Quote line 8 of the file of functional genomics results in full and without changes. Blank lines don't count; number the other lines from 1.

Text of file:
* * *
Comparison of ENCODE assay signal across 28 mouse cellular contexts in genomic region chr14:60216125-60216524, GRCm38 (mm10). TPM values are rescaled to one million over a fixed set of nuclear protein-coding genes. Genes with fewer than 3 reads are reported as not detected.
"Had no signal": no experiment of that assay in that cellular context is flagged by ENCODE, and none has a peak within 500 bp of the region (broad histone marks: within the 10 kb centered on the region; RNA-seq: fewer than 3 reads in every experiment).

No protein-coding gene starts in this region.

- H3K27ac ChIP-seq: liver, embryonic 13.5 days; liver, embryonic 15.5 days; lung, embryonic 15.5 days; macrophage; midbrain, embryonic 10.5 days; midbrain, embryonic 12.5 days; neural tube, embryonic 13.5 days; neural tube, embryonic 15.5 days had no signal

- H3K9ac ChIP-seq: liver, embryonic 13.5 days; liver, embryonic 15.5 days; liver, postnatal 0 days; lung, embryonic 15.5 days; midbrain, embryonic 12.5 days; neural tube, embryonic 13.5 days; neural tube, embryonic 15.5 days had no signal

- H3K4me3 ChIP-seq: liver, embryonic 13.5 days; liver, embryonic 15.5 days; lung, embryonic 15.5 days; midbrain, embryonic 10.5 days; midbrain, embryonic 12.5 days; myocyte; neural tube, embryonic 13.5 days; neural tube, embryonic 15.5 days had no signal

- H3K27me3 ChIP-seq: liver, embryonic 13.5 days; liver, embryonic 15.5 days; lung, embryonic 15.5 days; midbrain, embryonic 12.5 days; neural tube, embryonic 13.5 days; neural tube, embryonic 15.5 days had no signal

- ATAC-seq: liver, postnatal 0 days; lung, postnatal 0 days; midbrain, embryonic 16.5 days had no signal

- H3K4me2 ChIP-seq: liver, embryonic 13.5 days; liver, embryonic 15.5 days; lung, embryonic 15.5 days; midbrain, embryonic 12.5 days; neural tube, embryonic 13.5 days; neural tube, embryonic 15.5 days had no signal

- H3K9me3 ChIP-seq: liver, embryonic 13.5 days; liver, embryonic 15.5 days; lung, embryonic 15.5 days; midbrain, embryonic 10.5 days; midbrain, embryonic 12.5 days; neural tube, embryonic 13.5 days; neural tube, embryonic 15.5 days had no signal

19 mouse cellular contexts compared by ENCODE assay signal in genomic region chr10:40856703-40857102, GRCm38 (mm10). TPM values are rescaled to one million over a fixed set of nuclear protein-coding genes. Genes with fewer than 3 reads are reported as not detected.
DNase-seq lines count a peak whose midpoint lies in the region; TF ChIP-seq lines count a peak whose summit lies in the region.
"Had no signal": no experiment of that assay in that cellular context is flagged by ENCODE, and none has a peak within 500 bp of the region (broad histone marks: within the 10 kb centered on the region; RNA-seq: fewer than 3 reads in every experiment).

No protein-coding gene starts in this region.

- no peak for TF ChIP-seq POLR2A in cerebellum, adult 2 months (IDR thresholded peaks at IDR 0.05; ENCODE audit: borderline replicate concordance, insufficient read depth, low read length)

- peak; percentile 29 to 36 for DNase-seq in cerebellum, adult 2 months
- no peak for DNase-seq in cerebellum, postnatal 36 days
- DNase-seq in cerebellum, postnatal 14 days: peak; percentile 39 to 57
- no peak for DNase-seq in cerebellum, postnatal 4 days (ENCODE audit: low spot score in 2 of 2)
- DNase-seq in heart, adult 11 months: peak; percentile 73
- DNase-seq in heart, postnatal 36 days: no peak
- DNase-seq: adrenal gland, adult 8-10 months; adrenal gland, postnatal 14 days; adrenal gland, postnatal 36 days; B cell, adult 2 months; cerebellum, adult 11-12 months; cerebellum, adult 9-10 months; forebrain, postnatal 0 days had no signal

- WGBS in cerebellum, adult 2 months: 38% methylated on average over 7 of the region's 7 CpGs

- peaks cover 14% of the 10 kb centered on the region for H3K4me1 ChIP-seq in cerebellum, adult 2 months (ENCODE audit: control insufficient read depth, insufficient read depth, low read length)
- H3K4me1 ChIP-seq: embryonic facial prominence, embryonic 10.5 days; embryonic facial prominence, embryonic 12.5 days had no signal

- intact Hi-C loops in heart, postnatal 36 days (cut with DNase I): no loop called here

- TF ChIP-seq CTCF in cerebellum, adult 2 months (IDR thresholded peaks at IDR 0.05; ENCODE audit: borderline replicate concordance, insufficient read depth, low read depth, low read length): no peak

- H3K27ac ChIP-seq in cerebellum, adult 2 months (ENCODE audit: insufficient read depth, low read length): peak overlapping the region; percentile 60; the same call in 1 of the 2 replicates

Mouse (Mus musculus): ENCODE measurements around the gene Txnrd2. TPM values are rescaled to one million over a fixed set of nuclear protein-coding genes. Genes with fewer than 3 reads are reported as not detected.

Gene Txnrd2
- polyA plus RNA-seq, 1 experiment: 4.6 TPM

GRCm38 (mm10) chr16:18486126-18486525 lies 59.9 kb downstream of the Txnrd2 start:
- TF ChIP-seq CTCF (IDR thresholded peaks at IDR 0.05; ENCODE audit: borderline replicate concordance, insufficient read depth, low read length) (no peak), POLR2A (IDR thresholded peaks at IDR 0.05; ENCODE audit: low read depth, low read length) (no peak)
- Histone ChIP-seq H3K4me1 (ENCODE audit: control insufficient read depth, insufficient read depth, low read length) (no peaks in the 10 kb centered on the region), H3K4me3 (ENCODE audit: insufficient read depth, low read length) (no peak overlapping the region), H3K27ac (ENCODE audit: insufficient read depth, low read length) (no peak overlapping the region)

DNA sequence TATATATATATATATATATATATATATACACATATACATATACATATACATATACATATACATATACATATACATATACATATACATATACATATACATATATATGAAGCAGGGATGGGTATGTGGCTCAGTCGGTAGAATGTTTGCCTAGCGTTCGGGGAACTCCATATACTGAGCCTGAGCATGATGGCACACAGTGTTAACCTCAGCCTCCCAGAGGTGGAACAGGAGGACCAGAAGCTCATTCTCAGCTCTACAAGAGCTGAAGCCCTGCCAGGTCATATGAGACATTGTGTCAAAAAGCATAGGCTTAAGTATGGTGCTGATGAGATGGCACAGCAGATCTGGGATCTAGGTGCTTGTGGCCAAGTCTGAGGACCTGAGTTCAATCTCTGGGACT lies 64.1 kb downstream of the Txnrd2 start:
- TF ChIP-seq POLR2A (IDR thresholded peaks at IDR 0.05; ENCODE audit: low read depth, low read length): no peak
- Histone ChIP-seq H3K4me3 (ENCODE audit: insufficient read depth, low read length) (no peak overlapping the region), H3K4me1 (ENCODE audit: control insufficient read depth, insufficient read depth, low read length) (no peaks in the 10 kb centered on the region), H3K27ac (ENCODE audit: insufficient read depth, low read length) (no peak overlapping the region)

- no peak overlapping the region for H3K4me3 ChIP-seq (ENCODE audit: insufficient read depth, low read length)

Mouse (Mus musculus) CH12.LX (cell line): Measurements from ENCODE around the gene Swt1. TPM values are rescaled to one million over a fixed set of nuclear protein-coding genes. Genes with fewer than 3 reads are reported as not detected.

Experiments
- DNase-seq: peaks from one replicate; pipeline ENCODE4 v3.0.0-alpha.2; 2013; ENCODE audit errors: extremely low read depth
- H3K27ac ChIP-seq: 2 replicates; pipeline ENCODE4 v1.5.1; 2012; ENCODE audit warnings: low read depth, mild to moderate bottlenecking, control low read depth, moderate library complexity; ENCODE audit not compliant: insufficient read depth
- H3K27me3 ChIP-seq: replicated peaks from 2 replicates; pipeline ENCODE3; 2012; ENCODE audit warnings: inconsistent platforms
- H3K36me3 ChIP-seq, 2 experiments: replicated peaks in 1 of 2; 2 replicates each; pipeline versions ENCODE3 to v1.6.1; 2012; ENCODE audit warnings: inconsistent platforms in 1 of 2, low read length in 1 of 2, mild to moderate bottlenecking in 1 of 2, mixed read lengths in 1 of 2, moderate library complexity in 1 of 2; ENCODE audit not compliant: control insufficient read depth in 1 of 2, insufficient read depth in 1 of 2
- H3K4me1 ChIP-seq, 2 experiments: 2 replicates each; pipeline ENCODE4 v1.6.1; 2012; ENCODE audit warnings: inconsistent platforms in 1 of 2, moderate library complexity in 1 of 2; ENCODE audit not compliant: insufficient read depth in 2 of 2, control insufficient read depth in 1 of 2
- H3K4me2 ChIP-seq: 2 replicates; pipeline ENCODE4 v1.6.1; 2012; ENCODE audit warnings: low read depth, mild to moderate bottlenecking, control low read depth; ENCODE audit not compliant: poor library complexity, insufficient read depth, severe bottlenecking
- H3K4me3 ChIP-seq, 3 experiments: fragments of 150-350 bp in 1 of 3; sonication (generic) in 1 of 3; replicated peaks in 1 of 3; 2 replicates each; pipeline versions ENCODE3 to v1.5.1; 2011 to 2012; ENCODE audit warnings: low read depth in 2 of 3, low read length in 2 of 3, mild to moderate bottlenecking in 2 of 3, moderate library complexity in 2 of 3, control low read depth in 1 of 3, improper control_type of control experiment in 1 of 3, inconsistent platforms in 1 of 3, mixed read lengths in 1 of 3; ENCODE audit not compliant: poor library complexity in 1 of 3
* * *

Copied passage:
- ATAC-seq: liver, postnatal 0 days; lung, postnatal 0 days; midbrain, embryonic 16.5 days had no signal